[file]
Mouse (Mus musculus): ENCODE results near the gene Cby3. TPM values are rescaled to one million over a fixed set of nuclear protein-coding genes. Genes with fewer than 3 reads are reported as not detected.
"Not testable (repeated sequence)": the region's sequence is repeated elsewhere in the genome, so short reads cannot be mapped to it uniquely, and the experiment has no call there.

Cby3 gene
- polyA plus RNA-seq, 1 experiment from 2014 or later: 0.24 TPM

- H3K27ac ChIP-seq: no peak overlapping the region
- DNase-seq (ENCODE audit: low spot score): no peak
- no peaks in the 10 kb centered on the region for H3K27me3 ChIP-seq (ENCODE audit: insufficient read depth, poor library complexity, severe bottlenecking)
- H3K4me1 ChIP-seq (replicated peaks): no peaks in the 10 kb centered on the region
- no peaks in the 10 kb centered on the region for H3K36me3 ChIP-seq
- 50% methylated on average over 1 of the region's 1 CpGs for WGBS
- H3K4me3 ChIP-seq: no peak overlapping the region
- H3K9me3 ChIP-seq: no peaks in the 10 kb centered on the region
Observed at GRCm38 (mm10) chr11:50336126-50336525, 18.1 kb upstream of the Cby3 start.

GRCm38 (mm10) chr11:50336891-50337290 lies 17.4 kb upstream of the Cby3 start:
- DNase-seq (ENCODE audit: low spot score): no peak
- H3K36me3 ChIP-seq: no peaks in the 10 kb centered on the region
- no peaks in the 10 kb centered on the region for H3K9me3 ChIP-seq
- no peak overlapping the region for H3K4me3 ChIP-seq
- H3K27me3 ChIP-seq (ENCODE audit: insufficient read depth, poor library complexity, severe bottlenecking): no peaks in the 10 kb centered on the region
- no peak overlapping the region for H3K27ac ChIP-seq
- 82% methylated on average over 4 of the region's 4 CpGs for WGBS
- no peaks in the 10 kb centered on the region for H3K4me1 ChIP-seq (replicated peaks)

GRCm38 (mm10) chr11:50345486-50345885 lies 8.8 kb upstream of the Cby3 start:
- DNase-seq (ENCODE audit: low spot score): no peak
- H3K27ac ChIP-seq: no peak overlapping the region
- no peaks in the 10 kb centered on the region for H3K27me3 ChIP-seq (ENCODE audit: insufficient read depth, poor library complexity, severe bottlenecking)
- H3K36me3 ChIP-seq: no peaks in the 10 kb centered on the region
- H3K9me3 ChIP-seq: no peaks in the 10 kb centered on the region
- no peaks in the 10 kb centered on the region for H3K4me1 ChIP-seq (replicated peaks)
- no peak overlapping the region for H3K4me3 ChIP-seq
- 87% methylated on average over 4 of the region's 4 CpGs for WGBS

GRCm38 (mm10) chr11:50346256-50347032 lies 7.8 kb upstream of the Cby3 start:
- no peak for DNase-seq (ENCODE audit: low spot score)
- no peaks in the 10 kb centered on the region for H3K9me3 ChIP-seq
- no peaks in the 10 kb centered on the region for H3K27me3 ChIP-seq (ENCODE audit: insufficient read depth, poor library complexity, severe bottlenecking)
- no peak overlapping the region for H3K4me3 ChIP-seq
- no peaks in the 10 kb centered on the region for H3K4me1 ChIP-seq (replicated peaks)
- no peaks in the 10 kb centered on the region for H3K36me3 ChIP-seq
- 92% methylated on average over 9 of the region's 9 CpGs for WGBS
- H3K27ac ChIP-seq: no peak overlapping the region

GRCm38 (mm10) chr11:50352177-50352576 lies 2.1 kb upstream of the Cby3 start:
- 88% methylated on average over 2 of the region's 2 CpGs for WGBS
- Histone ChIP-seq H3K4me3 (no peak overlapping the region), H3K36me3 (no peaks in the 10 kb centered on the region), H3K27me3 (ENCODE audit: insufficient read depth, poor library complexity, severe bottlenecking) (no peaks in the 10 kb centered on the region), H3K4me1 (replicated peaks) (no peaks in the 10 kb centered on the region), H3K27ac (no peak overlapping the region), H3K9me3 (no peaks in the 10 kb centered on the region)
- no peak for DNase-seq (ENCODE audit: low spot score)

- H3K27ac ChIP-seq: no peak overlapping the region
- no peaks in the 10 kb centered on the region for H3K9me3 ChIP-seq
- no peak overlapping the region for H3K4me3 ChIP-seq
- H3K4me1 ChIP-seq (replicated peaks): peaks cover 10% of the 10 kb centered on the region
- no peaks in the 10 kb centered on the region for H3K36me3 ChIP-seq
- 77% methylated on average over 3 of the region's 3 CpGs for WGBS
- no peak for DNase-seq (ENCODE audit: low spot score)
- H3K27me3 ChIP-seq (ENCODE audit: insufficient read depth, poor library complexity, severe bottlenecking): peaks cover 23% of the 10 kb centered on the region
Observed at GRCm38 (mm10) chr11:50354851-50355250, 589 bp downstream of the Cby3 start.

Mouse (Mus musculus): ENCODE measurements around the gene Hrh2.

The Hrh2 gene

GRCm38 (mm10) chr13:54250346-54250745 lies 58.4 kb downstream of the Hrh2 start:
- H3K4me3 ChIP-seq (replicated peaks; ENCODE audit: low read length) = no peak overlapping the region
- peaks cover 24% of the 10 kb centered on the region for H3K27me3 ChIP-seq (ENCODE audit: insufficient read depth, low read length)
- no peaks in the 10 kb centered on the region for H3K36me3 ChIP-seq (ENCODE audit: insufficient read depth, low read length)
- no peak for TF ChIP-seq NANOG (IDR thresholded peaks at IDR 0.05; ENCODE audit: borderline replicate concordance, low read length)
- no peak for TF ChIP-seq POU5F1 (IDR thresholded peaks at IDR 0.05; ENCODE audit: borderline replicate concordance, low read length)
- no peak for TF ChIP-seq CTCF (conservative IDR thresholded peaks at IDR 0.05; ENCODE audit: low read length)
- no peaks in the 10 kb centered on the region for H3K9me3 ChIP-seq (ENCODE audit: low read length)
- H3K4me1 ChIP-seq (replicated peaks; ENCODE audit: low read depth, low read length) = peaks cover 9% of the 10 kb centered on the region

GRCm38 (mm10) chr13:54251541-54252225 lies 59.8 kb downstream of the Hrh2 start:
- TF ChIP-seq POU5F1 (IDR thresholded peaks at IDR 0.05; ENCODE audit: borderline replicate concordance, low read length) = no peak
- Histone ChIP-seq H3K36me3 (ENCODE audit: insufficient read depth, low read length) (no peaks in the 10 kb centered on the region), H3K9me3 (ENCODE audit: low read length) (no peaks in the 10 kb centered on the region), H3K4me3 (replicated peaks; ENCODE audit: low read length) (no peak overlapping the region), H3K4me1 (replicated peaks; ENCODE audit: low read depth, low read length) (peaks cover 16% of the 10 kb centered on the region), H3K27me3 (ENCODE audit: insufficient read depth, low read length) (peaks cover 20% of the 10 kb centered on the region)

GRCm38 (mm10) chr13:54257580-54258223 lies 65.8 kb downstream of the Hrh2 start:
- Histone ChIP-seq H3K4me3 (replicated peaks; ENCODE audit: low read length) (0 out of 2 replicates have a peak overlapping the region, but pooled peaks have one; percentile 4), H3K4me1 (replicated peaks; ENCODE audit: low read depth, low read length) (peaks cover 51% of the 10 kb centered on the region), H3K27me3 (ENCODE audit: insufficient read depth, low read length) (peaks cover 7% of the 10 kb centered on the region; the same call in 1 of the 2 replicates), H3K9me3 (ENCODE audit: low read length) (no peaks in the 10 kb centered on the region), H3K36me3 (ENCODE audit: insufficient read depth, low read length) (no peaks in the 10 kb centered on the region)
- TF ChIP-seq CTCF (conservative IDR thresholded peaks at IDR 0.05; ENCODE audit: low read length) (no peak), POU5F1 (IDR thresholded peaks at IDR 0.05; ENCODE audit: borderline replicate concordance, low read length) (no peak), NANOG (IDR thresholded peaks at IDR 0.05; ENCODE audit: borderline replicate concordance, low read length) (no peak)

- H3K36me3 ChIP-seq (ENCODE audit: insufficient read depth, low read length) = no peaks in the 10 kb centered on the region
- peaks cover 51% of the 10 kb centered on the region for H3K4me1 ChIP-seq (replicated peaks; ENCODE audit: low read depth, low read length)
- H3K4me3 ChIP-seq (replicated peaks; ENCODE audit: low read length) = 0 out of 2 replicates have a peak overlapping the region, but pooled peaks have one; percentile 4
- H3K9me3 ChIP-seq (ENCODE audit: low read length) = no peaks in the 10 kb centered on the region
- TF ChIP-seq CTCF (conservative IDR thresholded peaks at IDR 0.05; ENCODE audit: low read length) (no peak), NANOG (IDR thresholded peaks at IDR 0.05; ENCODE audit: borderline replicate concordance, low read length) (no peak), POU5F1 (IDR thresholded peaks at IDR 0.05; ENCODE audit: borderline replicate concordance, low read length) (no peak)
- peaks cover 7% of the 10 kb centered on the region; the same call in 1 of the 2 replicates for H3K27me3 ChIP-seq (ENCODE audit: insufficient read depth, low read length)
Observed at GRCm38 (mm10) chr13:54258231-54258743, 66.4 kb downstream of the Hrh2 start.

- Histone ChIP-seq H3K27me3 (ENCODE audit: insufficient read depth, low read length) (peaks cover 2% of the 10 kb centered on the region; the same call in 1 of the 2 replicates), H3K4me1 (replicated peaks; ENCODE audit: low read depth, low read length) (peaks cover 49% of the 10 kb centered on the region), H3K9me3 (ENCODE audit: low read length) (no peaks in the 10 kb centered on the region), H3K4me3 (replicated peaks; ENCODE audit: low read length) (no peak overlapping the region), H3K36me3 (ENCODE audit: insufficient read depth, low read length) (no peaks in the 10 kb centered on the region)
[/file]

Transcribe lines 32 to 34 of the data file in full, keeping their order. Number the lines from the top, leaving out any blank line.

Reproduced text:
GRCm38 (mm10) chr11:50346256-50347032 lies 7.8 kb upstream of the Cby3 start:
- no peak for DNase-seq (ENCODE audit: low spot score)
- no peaks in the 10 kb centered on the region for H3K9me3 ChIP-seq